Fr. Ted had the authority of a person who walks the walk. While he was a man of many words, Fr. Fitzpatrick noted, “but above all, a man whose words became flesh. He lived what he proclaimed.” Fr. Ted’s commitment to the cause was such that whatever he was doing was not enough. He was arrested more than a dozen times, including in December 1985 for padlocking the back gates to the illegal Morgentaler abortuary and charged with mischief. He said he had no choice but to take action against the illegal abortion mill because it was killing unborn babies. Awaiting trial he served six weeks in jail, but was ultimately exonerated when Provincial Court Judge Lorenzo DiCecco found him not guilty.
The incident earned him the media nickname “the Padlock Priest.” Just as he was persecuted by the authorities in Kenya for standing up on a matter of conviction, he was once again paying a penalty for taking a principled stand.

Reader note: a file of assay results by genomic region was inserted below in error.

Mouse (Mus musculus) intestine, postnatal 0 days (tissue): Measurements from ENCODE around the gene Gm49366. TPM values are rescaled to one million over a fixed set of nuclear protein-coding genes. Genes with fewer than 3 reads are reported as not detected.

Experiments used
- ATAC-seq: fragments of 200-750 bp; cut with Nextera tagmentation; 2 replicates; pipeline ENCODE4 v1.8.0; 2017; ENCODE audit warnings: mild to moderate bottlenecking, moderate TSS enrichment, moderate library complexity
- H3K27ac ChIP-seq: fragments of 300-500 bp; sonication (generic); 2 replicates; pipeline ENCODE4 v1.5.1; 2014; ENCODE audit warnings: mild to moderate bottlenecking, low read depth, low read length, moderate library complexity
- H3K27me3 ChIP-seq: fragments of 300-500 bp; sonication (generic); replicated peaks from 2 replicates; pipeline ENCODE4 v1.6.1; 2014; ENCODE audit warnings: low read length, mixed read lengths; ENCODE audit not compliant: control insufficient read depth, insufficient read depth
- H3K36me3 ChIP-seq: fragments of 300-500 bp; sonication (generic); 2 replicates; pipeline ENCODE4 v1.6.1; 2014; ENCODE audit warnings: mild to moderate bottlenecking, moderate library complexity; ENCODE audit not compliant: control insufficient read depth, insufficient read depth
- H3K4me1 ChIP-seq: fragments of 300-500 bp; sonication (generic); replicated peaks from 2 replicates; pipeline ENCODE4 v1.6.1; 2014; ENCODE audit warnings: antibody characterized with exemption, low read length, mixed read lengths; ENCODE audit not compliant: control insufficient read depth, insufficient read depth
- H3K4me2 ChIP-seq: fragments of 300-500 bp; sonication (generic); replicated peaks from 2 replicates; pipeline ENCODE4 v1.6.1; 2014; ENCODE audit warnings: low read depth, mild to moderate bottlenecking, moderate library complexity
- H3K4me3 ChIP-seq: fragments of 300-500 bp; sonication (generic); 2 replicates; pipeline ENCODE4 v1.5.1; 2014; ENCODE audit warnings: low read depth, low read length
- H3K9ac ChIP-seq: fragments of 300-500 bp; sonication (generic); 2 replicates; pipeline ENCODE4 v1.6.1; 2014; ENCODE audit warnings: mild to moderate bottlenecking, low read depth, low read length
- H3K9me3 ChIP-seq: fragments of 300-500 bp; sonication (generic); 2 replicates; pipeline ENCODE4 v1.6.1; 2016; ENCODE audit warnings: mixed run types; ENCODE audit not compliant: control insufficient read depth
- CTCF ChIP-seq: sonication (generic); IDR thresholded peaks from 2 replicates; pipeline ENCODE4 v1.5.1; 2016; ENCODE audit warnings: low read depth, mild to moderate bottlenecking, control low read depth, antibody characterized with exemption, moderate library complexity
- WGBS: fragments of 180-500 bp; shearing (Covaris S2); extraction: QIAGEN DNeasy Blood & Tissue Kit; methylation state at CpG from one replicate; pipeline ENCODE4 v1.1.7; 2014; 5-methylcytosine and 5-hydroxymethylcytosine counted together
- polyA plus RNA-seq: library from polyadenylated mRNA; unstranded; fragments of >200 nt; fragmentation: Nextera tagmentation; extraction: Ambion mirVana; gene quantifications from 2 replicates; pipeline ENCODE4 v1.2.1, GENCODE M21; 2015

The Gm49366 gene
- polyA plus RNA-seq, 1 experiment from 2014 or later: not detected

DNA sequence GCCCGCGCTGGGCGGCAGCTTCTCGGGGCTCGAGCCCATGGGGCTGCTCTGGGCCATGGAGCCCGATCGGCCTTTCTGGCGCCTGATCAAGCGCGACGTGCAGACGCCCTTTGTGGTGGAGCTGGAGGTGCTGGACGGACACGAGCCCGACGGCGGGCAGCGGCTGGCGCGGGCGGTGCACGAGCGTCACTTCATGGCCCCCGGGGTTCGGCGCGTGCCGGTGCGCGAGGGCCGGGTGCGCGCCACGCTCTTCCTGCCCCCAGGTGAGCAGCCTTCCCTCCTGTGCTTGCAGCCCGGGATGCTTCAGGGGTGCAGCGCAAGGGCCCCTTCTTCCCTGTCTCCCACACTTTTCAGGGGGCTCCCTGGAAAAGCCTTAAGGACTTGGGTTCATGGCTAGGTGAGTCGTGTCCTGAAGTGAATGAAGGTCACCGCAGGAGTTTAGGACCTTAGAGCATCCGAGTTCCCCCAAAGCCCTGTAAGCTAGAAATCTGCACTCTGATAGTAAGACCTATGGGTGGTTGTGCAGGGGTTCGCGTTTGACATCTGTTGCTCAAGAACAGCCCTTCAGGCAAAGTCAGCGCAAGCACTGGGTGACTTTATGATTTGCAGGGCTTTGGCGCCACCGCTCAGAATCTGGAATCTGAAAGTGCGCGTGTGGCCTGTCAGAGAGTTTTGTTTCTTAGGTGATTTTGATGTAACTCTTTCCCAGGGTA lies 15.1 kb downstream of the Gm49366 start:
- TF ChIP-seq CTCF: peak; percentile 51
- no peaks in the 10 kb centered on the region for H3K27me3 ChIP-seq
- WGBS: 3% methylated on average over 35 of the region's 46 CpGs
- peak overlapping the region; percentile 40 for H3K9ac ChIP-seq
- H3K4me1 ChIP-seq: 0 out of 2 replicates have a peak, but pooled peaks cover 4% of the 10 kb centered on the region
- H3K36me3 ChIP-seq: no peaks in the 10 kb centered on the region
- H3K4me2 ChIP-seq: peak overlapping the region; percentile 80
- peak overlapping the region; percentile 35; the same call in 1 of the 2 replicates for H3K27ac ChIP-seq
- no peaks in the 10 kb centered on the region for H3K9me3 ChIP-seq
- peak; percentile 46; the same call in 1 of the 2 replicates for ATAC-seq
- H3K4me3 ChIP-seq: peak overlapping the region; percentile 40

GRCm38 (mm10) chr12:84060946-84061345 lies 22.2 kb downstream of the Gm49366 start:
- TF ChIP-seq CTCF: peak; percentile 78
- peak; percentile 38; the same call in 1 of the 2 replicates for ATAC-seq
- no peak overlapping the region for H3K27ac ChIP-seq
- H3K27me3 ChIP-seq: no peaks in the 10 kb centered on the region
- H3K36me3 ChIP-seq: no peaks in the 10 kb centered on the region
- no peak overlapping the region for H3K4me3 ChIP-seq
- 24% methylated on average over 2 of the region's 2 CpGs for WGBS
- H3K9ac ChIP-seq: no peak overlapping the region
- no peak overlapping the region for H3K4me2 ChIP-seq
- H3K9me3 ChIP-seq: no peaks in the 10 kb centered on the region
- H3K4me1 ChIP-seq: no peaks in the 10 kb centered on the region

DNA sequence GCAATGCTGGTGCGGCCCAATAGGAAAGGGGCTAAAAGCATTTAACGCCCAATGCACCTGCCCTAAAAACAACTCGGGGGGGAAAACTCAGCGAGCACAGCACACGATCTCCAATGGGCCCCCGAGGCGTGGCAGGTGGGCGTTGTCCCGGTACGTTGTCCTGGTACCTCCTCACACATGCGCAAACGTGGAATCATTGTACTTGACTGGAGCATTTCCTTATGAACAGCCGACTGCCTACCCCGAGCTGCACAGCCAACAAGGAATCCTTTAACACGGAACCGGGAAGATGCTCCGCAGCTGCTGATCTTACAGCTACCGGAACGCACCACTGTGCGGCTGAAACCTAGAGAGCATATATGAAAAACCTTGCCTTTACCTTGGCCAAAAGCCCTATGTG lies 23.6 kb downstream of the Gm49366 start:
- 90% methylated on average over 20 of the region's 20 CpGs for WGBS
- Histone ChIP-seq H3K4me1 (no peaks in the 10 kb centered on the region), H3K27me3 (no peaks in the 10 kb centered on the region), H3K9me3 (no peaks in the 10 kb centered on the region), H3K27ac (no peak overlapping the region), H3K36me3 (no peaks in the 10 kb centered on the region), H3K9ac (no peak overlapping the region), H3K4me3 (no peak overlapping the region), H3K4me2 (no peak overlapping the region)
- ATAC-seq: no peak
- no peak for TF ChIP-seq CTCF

Fr. Ted was also a columnist for The Interim for more than 25 years beginning in its inaugural issue in March 1983. In 1987, Interim Publishing anthologized his columns in Yes, I’m a Radical. When he was arrested for his pro-life activities, some critics called him a radical. He embraced the description, using the epithet in the title of his book, which went on to sell 20,000 copies in multiple printings over two decades. In 1990, Fr. Ted penned an autobiography that focused on his time in Africa, but included his arrest and time in jail in Canada for his pro-life work. Yes, I’d do it Again, was also a bestseller and went through four printings. He concluded the book looking back as his career and the idea of the priesthood and ended with “I want to affirm this fact: if I had another life to live, I’d do it again.” A third book, I’m Still a Radical, was a second collection of columns. Taken together over 20 years, his books raised more than $1 million for the pro-life cause, mostly subsidizing The Interim through its early years.